Fiji marches towards political equity

Fiji’s political parties have been jolted, as provisions of Political Parties (Registration, Conduct, Funding and Disclosures) Decree have now come into effect.

The provisions are intended to bring transparency and accountability, necessitating political parties to open their books for public scrutiny.

Responding to criticisms from political parties, Attorney General and then Acting Prime Minister Aiyaz Sayed-Khaiyum said on January 18, “If they do not have transparency issues, then they would not have problems in declaring their assets and liabilities in Fiji and abroad. This decree has a principled approach to accountability and transparency.”

Ten Commandments

Fiji Sun has highlighted ten points from the new rules. They are as follows:

1. Political parties may be funded only by membership fees and contributions from individuals and all sources of funding must be disclosed

2. No funding may come from foreign governments or non-government organisations

3. No funding can come from companies and they cannot provide services such as transport and accommodation, free or discount advertising or goods or services of any kind

4. All spending on election campaigns must be declared

5. Any one holding a political office must make a declaration of income and assets on behalf of themselves, their spouse and children. These include money and property in Fiji and abroad, along with their business interests, directorships and gifts. Liabilities if any, must also be listed

6. Election candidates must declare their income and assets in Fiji and abroad on behalf of themselves, their spouses and children and list their liabilities. All these declarations will be published in the Government Gazette;

7. Thirty days before the general election, each political party must list its assets and liabilities and submit it to the Registrar, who will publish the information

8. All political parties must keep proper books, which will be audited by a certified auditor and published in the Government Gazette

9. Political parties are also subject to a Code of Conduct and must strictly adhere to its provisions.

10. All political parties shall respond to the interests, concerns and needs of the Citizens, uphold democratic process and promote consensus building on issues of national importance. They should also promote patriotism and national unity, protect and promote democratic values and principles; respect human rights, human dignity, equity, social justice and non-discrimination; promote good governance and accountability. They should not engage in bribery and corruption or advocate racial or religious hatred, incitement or vilification

The publication asked, “How can anyone who wants a better Fiji argue against these provisions?

This decree has hit the leaders and functionaries of political parties where it hurts, as many see the Sun setting on their political fortunes.

What was left was the cover that hid deceit, lies, corruption, nepotism, discrimination and social injustice.

Restoring democracy

The current Government is working towards restoring democracy and the rules have been changed drastically to ensure that Fiji has the benefit of a democracy that upholds its core values, ushering a new era of unity among its ethnically divided people. They did not choose to segregate in racial compartments but their elected leaders found that ethnic divisions secured their political domination.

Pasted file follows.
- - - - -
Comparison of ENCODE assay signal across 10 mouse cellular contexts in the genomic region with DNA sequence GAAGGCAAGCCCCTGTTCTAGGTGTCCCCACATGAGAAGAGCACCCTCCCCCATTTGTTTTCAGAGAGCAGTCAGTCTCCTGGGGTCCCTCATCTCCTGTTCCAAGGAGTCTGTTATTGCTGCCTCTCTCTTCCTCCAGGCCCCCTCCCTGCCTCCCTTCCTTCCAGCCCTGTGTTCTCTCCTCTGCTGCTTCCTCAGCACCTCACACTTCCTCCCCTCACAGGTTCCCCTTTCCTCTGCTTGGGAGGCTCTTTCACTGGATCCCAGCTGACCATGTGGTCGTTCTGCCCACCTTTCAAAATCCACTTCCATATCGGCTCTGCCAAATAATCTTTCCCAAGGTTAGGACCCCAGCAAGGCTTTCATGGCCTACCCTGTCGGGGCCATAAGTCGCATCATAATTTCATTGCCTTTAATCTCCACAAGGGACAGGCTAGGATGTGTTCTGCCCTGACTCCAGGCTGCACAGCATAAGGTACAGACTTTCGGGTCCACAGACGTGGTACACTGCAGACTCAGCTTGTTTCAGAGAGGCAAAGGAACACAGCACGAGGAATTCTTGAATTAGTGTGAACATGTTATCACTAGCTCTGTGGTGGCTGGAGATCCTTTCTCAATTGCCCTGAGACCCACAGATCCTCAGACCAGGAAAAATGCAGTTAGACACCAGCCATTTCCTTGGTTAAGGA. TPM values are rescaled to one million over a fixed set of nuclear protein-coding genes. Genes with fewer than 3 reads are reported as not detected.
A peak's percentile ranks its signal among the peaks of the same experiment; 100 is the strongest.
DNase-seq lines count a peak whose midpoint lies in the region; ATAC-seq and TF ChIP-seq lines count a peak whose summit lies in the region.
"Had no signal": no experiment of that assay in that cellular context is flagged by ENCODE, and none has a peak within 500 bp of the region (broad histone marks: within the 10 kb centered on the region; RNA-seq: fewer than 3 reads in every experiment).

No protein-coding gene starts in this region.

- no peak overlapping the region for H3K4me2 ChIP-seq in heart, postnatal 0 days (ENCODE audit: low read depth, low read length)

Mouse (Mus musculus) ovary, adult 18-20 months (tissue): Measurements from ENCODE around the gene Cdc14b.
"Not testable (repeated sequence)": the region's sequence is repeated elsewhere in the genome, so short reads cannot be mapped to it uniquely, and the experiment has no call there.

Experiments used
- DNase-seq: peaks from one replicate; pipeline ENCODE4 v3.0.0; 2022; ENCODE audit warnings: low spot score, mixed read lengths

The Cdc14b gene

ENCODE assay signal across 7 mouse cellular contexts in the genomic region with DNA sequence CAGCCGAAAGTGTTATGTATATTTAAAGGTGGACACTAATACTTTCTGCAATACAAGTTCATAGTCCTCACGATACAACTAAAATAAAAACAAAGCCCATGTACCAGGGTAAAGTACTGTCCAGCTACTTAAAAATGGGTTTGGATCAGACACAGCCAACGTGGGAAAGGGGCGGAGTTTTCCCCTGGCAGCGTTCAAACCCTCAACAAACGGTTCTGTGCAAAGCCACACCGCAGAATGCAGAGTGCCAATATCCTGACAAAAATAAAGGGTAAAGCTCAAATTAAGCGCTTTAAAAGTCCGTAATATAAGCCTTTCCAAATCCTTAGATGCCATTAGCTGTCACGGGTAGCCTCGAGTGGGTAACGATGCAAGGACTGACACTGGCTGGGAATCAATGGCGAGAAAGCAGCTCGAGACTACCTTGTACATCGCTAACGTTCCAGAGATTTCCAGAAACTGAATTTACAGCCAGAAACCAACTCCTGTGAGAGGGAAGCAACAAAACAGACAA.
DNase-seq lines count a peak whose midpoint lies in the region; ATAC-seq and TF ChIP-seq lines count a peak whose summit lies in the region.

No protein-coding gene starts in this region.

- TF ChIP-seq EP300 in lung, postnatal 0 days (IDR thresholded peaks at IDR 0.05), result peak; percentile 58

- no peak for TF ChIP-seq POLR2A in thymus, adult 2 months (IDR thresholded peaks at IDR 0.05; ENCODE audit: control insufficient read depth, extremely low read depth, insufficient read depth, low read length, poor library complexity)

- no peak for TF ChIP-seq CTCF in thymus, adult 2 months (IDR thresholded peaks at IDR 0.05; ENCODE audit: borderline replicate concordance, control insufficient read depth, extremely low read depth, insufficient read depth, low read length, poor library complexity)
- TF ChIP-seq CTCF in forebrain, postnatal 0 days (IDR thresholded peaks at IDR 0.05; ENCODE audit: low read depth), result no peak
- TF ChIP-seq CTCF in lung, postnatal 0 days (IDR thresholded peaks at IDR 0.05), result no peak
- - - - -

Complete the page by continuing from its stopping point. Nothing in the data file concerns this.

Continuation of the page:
Indo-Fijians became the objects of ridicule and derision while their leaders showed ignorance and indifference. The pain and suffering of their people did not matter to them. The deposing of the Laisenia Qarase Government on December 5, 2006 by the army, marked the beginning of a new political journey, which augurs well for the future of the people of Fiji.

One person, one vote, one value would become the political mantra that will transform politics in Fiji, as a new generation of politicians would be ushered in to heal the wounds of the past and take the people and the nation of Fiji forward together. One nation – one people should have been the battle cry of Fiji politicians since independence but they chose not to for reasons, which does not require further amplification.

Genuine government

Although not an elected government, Prime Minister Josaia Voreqe Bainimarama and his officials have, through avowed policies and practices, performed better than any democratically elected Government in the history of Fiji.

It is accepted that there have been excesses but such these are common in authoritarian Governments.

While others try to achieve their objectives largely for their own benefit, the Bainimarama Government has done it for the good of all the people of Fiji, transcending the barriers of race, religion and culture.

A raucous minority largely advocates of racism and those who lost their power and perks for one reason or other, are crying foul. Many trade unionists who were lining up to be elected to the Parliament have been told that they would have to resign from their positions to contest the elections.

As 2014 draws closer, the political drama in Fiji will intensify.

Mr Bainimarama has become an international icon with his election as Chairman of the G77 countries and as Chairman of the International Sugar Council.

Many see his election as an endorsement of his policies in restoring democracy in Fiji. No other leader who usurped democracy achieved such distinction.

Rajendra Prasad is a thinker, author (Tears in Paradise) and writer. He lives in Auckland. Email: raj.prasad@xtra.co.nz

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